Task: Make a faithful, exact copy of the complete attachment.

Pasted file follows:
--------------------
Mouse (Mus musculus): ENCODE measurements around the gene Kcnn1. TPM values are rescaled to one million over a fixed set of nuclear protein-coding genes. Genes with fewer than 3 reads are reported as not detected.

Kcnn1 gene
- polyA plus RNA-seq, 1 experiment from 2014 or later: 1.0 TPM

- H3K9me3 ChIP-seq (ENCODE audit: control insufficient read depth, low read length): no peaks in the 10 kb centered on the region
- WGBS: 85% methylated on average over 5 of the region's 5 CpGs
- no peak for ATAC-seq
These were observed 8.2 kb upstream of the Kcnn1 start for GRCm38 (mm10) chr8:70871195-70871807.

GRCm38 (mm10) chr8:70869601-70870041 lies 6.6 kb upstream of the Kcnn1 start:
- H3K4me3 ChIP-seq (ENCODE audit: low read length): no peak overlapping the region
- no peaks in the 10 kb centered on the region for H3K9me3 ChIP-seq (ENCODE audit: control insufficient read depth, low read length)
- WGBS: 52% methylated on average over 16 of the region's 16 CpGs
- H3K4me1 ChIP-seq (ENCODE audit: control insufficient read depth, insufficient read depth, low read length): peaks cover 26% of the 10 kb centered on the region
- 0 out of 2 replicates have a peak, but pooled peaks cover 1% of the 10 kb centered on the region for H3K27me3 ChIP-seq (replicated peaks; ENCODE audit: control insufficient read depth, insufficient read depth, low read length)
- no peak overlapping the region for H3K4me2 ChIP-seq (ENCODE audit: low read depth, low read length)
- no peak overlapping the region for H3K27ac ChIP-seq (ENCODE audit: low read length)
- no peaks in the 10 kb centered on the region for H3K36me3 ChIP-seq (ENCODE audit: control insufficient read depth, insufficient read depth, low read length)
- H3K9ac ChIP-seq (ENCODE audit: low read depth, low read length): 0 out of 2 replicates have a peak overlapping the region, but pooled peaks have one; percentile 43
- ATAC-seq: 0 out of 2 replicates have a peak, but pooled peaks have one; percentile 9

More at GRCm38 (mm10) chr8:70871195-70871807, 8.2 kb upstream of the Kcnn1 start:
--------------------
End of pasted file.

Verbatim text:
Mouse (Mus musculus): ENCODE measurements around the gene Kcnn1. TPM values are rescaled to one million over a fixed set of nuclear protein-coding genes. Genes with fewer than 3 reads are reported as not detected.

Kcnn1 gene
- polyA plus RNA-seq, 1 experiment from 2014 or later: 1.0 TPM

- H3K9me3 ChIP-seq (ENCODE audit: control insufficient read depth, low read length): no peaks in the 10 kb centered on the region
- WGBS: 85% methylated on average over 5 of the region's 5 CpGs
- no peak for ATAC-seq
These were observed 8.2 kb upstream of the Kcnn1 start for GRCm38 (mm10) chr8:70871195-70871807.

GRCm38 (mm10) chr8:70869601-70870041 lies 6.6 kb upstream of the Kcnn1 start:
- H3K4me3 ChIP-seq (ENCODE audit: low read length): no peak overlapping the region
- no peaks in the 10 kb centered on the region for H3K9me3 ChIP-seq (ENCODE audit: control insufficient read depth, low read length)
- WGBS: 52% methylated on average over 16 of the region's 16 CpGs
- H3K4me1 ChIP-seq (ENCODE audit: control insufficient read depth, insufficient read depth, low read length): peaks cover 26% of the 10 kb centered on the region
- 0 out of 2 replicates have a peak, but pooled peaks cover 1% of the 10 kb centered on the region for H3K27me3 ChIP-seq (replicated peaks; ENCODE audit: control insufficient read depth, insufficient read depth, low read length)
- no peak overlapping the region for H3K4me2 ChIP-seq (ENCODE audit: low read depth, low read length)
- no peak overlapping the region for H3K27ac ChIP-seq (ENCODE audit: low read length)
- no peaks in the 10 kb centered on the region for H3K36me3 ChIP-seq (ENCODE audit: control insufficient read depth, insufficient read depth, low read length)
- H3K9ac ChIP-seq (ENCODE audit: low read depth, low read length): 0 out of 2 replicates have a peak overlapping the region, but pooled peaks have one; percentile 43
- ATAC-seq: 0 out of 2 replicates have a peak, but pooled peaks have one; percentile 9

More at GRCm38 (mm10) chr8:70871195-70871807, 8.2 kb upstream of the Kcnn1 start: